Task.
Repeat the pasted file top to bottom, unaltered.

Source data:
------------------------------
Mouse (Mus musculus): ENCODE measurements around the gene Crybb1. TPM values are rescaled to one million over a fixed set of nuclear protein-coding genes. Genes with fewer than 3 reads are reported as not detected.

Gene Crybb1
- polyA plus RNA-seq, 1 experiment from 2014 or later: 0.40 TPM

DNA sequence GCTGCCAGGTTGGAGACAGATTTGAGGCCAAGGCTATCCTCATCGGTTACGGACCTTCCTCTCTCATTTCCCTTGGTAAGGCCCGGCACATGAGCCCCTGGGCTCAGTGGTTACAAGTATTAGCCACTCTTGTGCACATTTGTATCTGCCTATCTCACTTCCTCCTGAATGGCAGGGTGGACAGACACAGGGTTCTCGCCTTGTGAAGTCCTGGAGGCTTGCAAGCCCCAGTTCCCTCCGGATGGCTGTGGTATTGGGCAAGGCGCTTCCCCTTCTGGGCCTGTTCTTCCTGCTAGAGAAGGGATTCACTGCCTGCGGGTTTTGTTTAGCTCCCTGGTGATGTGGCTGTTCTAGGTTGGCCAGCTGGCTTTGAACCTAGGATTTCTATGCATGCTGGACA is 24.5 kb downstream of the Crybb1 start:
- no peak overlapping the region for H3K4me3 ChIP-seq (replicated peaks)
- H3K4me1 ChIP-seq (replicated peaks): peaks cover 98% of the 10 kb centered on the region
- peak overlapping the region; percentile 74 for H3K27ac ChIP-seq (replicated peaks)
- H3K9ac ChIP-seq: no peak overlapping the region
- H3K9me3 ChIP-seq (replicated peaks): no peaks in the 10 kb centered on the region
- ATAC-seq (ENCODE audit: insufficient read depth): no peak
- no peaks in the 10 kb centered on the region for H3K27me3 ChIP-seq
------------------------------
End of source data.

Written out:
Mouse (Mus musculus): ENCODE measurements around the gene Crybb1. TPM values are rescaled to one million over a fixed set of nuclear protein-coding genes. Genes with fewer than 3 reads are reported as not detected.

Gene Crybb1
- polyA plus RNA-seq, 1 experiment from 2014 or later: 0.40 TPM

DNA sequence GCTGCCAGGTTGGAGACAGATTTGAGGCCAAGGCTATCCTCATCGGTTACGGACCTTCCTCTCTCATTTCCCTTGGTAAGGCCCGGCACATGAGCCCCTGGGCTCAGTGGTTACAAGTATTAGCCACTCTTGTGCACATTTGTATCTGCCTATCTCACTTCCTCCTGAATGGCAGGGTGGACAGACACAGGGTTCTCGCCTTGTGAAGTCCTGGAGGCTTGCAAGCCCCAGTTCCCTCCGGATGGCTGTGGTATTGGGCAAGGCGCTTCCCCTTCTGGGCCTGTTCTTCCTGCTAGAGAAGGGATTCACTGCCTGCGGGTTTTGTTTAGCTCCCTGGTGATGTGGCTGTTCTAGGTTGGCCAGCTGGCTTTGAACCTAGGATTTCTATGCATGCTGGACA is 24.5 kb downstream of the Crybb1 start:
- no peak overlapping the region for H3K4me3 ChIP-seq (replicated peaks)
- H3K4me1 ChIP-seq (replicated peaks): peaks cover 98% of the 10 kb centered on the region
- peak overlapping the region; percentile 74 for H3K27ac ChIP-seq (replicated peaks)
- H3K9ac ChIP-seq: no peak overlapping the region
- H3K9me3 ChIP-seq (replicated peaks): no peaks in the 10 kb centered on the region
- ATAC-seq (ENCODE audit: insufficient read depth): no peak
- no peaks in the 10 kb centered on the region for H3K27me3 ChIP-seq